Researcher and World Traveler

"The joy of what I do is that I love solving problems, scientific that is. It is a mental challenge. When you are right, it is a high." So Marc Freeman '65 summarizes his last 40 years of study, research and teaching in the field of reproductive endocrinology. Marc presently is a Distinguished Research Professor and the Lloyd M. Beidler Professor of Biology and Neuroscience at Florida State University, and continues active research with three grants from the National Institutes of Health.

After Moravian, where Marc recalls receiving a great liberal arts education, he went to West Virginia University to become an ecologist. "I hated it, but found a course in endocrinology that captivated my interest beyond imagination"--so much so that he found a graduate program in reproductive endocrinology at WVU and became its first Ph.D. student. With a burning passion, he spent 18-hour days in pursuit of his doctorate and continued with a postdoctoral fellowship at Emory Medical School with a rising superstar, Professor Jimmy Neill (now retired). While there, he states he "accidentally made an amazing discovery in neuroscience and my career has been meteoric." He discovered how an area of the brain uniquely controlled the secretion of prolactin from the pituitary gland.

In 1972 he accepted an assistant professorship at Florida State and promised his wife, Louise Anderson Freeman (formerly of Salisbury, Md.) they would only be there for three years. Thirty-three years later, he continues his devoted research in a fascinating field. He has published a long list of articles and has received many awards, including the Research Career Development Award from the National Institutes of Health, and he was designated a fellow of the American Association for the Advancement of Science. Florida State University has bestowed a Professorial Excellence Award as well.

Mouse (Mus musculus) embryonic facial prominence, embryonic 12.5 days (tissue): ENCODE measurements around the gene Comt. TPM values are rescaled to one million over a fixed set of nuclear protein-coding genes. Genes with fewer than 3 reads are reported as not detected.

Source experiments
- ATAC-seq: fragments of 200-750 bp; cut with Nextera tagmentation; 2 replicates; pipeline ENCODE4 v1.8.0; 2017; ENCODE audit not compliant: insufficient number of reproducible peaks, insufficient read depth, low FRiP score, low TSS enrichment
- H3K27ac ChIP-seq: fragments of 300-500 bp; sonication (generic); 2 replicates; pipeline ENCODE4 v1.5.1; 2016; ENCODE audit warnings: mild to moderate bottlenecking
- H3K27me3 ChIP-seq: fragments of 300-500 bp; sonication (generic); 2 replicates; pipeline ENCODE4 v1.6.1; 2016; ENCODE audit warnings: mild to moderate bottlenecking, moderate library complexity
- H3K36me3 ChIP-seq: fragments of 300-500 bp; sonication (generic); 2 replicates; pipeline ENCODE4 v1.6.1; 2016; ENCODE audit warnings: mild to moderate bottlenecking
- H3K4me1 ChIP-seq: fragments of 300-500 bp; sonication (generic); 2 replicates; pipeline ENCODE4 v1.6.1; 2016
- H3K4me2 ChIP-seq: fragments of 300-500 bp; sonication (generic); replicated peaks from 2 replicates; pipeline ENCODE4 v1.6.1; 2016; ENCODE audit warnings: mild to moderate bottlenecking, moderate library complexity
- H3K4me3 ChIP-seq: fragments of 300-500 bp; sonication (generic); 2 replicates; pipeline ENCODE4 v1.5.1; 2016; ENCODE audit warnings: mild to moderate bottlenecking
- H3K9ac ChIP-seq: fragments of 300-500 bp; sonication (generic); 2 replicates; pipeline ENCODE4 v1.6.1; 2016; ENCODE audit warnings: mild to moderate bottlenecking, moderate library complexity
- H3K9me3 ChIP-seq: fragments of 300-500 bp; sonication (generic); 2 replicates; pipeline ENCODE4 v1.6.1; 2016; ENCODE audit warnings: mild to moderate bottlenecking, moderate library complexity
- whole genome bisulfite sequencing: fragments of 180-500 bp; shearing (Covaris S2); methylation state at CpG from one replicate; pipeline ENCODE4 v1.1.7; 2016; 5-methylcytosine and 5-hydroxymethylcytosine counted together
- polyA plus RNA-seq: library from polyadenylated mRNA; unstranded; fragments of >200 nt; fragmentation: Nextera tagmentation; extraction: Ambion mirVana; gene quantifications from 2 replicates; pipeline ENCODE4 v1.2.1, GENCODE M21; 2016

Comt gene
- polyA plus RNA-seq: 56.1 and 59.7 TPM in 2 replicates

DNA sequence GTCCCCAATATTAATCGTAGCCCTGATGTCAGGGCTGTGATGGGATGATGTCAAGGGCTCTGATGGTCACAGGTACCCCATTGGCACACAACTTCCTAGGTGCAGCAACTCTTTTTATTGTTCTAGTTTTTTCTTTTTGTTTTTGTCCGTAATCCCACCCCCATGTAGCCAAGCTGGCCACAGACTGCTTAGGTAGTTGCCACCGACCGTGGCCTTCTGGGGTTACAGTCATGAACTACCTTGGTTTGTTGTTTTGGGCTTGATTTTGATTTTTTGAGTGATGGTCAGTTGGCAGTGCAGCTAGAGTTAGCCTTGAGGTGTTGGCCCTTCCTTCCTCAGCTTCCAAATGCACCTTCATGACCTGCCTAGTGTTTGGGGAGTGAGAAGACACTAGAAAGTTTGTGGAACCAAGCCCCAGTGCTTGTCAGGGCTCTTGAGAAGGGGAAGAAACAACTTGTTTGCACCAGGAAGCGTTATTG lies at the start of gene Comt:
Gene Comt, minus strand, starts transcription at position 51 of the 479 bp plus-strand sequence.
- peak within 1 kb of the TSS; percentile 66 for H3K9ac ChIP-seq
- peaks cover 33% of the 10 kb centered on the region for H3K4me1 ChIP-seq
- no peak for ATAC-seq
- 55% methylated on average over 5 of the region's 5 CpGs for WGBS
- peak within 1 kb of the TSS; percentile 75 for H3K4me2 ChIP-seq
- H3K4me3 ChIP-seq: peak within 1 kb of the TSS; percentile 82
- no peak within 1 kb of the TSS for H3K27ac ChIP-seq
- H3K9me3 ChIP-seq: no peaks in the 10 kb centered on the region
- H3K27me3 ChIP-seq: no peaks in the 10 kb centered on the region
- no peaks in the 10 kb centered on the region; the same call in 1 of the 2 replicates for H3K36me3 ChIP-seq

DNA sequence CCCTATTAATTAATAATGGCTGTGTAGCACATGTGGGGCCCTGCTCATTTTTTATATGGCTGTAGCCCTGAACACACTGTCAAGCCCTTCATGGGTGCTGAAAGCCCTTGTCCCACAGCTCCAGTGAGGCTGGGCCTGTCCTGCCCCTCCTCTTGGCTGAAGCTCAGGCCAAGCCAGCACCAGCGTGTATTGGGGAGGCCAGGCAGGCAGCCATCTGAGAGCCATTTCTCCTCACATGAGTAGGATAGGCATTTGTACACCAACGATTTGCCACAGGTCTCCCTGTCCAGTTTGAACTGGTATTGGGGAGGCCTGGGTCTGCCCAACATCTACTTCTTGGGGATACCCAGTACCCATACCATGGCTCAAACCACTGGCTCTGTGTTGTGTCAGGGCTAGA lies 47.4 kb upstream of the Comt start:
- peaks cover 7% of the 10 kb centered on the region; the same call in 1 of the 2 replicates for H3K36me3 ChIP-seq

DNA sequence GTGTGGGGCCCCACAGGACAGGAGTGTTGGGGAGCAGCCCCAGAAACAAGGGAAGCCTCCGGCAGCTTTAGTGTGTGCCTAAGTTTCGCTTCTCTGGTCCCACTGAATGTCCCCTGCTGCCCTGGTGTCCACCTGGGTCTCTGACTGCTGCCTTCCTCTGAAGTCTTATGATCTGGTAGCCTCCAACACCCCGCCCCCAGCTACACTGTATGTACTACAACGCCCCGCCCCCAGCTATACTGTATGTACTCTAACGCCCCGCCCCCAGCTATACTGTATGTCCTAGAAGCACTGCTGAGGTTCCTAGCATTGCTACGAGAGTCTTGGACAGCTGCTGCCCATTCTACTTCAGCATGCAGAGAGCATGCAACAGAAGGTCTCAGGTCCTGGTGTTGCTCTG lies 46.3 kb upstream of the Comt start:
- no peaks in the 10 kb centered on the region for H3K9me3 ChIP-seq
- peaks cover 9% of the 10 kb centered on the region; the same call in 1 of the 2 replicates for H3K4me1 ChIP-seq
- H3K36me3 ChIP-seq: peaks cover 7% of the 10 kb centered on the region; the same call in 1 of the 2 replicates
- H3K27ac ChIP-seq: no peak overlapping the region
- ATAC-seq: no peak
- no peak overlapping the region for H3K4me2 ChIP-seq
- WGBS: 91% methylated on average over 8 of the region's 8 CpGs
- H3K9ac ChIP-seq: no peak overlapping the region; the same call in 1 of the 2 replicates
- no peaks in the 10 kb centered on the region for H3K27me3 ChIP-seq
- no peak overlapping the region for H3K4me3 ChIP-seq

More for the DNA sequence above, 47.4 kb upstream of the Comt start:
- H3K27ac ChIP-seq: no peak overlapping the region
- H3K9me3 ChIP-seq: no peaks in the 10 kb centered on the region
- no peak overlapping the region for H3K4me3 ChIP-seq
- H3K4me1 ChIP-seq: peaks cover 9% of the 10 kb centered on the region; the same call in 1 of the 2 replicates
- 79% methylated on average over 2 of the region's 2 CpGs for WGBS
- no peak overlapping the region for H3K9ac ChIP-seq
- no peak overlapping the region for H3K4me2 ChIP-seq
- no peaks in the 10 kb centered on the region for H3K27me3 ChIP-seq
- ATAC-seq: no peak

His many NIH grants through the years have led to the development of scientific relationships with an international group of scholars ranging from Hungary, Switzerland, and Italy to Brazil and others. This has allowed Marc and Louise to travel frequently over the years to many corners of the globe, usually on invitation from countries visited. The Freemans have been in almost every eastern and western European country, China, Japan, Hong Kong, Australia, and New Zealand. He shared the observation that he has never seen anything like the poverty in China anywhere else. In the summer of 2004 the Freemans visited much of the former Soviet Union, and had the opportunity to visit Riga, Latvia, the town where Marc's maternal grandfather was born and raised.

Marc admits to two irrational passions, Porsche sports cars (bought his first in 1974 and four since then) and his dogs; two Labrador retrievers and one Dalmatian. Though Louise and Marc have no children, they consider their family the many graduate students he has trained and then his dogs. Marc chuckles that he is scheduled to retire at the end of 2007, but because he has NIH grants that will take his team to 2010, he doesn't see retirement in the near future.

Photo: Courtesy of Marc Freeman